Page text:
Again, this is semantics. Fine. TECHNICALLY it's possible that our understanding of astronomy is completely wrong. TECHNICALLY it's possible that Darwinian evolution is wrong. TECHNICALLY it's possible that gravity doesn't exist, and that the Earth is flat, and the reason why gravity appears to exist is because the Earth is moving upwards at 10m per second, but you do realize that you're basically straying into the "it's just a theory" argument?

I saw this from the intelligent design crowd, I never thought I'd see it here.

There are other valid ways of learning that should not be dismissed out of hand.
Certainly there's various ways of learning, but do you believe that groups are inherently suited for those ways of learning?

Certainly individuals learn in different ways, but groups?

Yes? And? Therefore?
Sorry, but that "debunking video" compared postmodernism to the 9/11 attack, describes feminism as bullshit, and then is just...wrong? In the story he brings up?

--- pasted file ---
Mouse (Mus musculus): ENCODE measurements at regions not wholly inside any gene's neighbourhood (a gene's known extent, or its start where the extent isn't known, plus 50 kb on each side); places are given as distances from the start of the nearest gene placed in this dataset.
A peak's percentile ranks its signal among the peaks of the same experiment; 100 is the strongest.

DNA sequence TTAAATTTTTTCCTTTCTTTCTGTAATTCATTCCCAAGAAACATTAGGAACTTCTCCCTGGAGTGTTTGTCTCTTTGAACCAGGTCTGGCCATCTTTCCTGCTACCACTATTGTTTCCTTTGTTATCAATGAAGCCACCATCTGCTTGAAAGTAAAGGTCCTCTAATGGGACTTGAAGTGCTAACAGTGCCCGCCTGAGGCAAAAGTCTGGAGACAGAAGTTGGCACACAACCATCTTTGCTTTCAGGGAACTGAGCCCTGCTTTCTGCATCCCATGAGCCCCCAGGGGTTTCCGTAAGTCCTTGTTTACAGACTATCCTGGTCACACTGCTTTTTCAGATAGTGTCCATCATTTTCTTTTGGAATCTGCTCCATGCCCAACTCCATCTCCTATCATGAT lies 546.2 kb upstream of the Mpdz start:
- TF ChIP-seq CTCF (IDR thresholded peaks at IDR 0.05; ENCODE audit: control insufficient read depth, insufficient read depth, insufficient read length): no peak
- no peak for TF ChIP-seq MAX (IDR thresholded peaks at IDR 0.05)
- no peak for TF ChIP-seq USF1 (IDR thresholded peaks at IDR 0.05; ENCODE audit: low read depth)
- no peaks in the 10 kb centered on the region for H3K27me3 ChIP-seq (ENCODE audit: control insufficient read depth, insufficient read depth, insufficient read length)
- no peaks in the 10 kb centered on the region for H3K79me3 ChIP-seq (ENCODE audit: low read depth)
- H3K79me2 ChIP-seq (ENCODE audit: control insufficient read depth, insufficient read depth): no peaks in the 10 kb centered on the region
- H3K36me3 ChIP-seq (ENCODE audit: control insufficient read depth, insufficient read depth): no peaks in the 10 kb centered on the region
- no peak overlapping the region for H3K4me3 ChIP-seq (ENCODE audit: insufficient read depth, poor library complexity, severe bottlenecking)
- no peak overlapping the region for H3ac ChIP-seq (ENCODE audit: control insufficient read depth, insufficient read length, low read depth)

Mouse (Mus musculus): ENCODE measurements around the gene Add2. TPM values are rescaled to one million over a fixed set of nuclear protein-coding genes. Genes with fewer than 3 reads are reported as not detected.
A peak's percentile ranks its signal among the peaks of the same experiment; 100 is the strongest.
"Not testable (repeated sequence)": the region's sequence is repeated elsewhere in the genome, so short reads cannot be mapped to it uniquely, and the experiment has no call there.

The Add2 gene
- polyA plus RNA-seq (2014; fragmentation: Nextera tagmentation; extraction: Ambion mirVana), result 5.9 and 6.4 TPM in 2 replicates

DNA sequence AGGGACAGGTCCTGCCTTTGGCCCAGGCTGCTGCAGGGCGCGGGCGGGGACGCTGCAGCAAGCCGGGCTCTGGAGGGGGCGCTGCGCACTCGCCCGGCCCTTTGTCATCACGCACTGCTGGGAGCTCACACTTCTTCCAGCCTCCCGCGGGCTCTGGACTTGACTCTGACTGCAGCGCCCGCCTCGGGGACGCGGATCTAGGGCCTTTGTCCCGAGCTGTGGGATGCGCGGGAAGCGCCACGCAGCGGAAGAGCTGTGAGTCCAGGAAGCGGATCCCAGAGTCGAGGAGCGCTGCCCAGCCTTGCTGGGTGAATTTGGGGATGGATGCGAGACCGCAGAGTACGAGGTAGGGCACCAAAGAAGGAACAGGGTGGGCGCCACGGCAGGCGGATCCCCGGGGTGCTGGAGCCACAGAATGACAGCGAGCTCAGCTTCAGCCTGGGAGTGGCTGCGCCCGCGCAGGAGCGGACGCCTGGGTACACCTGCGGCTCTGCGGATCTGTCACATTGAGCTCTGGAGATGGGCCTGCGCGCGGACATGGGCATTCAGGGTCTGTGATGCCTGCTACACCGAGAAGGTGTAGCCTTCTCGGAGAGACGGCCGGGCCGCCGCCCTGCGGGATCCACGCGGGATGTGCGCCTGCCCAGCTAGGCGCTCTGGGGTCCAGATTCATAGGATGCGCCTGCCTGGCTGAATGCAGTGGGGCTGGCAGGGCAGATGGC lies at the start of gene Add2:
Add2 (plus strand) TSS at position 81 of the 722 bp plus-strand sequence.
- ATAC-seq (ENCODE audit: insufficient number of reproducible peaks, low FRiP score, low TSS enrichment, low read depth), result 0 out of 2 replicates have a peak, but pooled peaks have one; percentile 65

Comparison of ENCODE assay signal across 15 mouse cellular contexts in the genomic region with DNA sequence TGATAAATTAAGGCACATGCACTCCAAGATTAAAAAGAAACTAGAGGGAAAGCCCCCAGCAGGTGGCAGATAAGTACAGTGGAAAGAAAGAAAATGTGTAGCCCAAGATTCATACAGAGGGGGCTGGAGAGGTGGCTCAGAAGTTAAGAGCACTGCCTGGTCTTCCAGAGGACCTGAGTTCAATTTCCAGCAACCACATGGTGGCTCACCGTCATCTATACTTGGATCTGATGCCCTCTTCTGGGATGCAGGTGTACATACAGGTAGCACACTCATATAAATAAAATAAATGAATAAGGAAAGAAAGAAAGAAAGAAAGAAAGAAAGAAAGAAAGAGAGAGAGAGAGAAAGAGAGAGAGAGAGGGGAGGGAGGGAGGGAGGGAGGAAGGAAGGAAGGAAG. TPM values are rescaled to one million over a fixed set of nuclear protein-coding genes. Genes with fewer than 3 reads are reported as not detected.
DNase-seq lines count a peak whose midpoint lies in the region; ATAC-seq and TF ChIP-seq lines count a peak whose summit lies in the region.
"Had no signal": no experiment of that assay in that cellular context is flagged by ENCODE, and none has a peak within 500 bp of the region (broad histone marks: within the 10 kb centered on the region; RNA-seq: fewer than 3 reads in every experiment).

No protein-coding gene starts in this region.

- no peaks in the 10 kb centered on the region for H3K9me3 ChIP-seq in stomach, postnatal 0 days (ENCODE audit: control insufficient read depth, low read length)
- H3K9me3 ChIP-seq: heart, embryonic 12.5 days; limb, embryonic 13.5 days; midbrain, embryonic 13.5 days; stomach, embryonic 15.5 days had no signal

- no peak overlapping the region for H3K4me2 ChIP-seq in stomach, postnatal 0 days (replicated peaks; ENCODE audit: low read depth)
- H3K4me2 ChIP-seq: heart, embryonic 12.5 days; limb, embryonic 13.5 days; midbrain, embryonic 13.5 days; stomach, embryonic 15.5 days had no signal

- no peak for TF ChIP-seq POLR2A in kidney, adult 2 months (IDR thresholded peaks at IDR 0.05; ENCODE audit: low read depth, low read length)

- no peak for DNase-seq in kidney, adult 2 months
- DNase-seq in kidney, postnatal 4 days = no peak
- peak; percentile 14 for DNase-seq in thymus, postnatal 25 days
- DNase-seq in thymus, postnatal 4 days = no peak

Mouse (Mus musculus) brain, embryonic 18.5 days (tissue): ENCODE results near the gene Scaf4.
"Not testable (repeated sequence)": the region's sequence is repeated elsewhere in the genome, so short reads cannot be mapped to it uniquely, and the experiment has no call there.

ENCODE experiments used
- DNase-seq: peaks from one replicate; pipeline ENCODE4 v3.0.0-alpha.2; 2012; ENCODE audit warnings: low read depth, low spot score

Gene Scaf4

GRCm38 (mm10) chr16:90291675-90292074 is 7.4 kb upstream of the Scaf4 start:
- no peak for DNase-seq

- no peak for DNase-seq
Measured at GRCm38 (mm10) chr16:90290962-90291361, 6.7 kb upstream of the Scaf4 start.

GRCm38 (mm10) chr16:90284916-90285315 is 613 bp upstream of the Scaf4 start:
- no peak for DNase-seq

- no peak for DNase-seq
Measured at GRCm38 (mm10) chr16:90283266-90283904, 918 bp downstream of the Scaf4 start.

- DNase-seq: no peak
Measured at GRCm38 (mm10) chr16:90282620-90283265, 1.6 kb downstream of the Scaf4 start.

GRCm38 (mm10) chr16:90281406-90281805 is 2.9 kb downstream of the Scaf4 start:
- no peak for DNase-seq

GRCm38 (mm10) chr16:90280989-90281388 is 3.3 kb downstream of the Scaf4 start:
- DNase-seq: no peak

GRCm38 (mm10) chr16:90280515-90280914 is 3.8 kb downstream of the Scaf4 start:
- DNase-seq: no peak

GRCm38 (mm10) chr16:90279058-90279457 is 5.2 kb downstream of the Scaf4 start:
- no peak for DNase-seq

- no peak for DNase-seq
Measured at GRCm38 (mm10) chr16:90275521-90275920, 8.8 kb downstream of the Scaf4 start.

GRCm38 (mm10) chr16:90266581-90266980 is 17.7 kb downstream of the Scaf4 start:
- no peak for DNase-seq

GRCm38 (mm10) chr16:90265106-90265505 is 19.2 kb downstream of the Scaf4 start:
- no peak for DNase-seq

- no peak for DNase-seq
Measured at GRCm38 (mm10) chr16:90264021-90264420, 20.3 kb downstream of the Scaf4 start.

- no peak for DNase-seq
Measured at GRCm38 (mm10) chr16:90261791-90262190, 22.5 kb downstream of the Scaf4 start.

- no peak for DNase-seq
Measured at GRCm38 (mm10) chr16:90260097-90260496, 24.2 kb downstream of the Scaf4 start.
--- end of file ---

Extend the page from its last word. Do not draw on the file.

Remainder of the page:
Like "the sun rises in the east and sets in the west" *wasn't true* to sailors from China. To them, the sun rose in the west and set in the east. Truth is subjective.
I'm sorry, what?

I'll need a source on that China thing. I'm not talking about different names for east and west, I'm talking about the fact that Earth has an easterly rotation, which is true of every planet in our star system bar Venus. If we can't agree on that basic fact, if the direction of the planet's rotation is "subjective truth," then...

Seriously, all you did was call me an intellectual terrorist. That's not an argument. I'm in awe at how bad that video is at "debunking" anything. Seriously, I could steelman a stronger criticism of postmodernism based on a cursory reading of Wikipedia.
I'm not calling you an intellectual terrorist, but...I'm sorry, I don't know what you're doing. The fact that you can watch that video and not be disturbed by the story is, well, disturbing.

Again, does the sun rise in the east or the west? You can call the east north, and west south, you can play whatever game you want and call them whatever you want, but can we at least agree on the bare bones?
 

TheMysteriousGX